Photogrammetry or photo modeling for the digital factory model?

Illustration Metaphor of Idealized Photogrammetry in Factory Planning


Have you ever read about or tried how 3D models can be automatically generated from photos? Photos have become a mass commodity through smartphones, created in all kinds of life situations. Couldn’t you then very easily capture equipment in a factory in 3D in this way? And what is the difference between photogrammetry and photo modeling anyway?

What is photogrammetry?

Photogrammetry means non-contact measurement and evaluation to determine the shape and position of an object. In simpler terms, I take a photo and create a digital 3D model of my chosen subject from my images. The process for an automatic backtrace then usually looks like this:

  1. taking seamless series of photos around a target object.
  2. transfer and setup of the photo series in a photogrammetry software
  3. automatic reconstruction of a 3D model (points, surfaces)
  4. cropping to relevant object area
  5. optimization or remodeling based on the generated 3D reference

What do I have to consider with photogrammetry?

At first glance it seems quite straightforward and simple, but it turns out to be practically difficult in factory planning already at step 1. Because with an automatic backtracking via image analysis, the photos are the all determining factor for the result. The following are possible sources of error:

  • Excessive changes in perspective of predecessor/successor in a photo series
  • Variable exposure of a camera
  • Blur due to poor focus or camera shake
  • Low-light lens leads to image noise
  • Interrupted series of images due to poor individual shots
  • Partial obscuring of the subject by moving objects or obstacles
  • Too reflective surfaces, not viewing angle stable
  • Too high packing density in the factory, no possibility to crop target object

LiDAR (light detection and ranging) in comparison, which terrestrial laser scanners also use, enables precise point measurements with distances between sensor and target object. Photos or pixel images do not provide this information.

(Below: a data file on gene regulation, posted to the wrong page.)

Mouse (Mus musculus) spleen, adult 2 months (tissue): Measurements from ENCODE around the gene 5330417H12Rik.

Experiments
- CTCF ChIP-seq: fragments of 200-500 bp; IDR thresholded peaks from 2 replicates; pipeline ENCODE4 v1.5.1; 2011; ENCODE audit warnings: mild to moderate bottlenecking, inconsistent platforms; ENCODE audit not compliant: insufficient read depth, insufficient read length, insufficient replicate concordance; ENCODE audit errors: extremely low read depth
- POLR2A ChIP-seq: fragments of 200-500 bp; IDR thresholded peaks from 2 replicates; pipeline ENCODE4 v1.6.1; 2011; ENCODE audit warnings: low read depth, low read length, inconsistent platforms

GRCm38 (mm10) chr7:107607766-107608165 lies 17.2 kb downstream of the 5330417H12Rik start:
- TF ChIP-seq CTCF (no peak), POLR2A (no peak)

Practice meets photogrammetry

Especially in a factory it is not so easy to create a good data base for photogrammetry. Do you know the examples where a small porcelain figure is standing on an electrically driven turntable? For this purpose, a professional camera is perfectly aligned to the motif under studio conditions with automatic serial exposure. The software loves this data basis. Hardly any shadowing, a seamless photo series in very small angular steps around the motif, constant exposure and high image sharpness, see the following picture:

Idealized camera position for photogrammetry using a turntable
ideal photo location distribution (red) around the target object (green)

Unfortunately, this does not correspond to the practice in factory planning. There it can be difficult to keep a larger plant of three or more meters height always in the field of view of the camera. Columns and other objects may block the view or the packing density is simply too high to keep the minimum distance to the target object. If an employee even runs in front of your camera or parks a forklift in front of your subject, you can start the current photo series from the beginning.

Factory shopfloor production with personnel walking around
Factory shopfloor – typical situation on the production floor

Photogrammetry requires precise photo series taken according to defined rules. The more accurate and error-free the measurement is, the better the evaluation will be later on. Once you have somehow mastered this step, you transfer the image series to the software. In short, you usually set up several photo series for one and the same object. Depending on the software manufacturer, special software functions support you here in order to achieve the optimum result. Expect to spend a lot of time. The more complex your object is and the more individual series of photos have to be linked, the more time-consuming this step will be. After that, the actual calculation of the 3D model can take place. Depending on the provider, this job can also be outsourced to the cloud.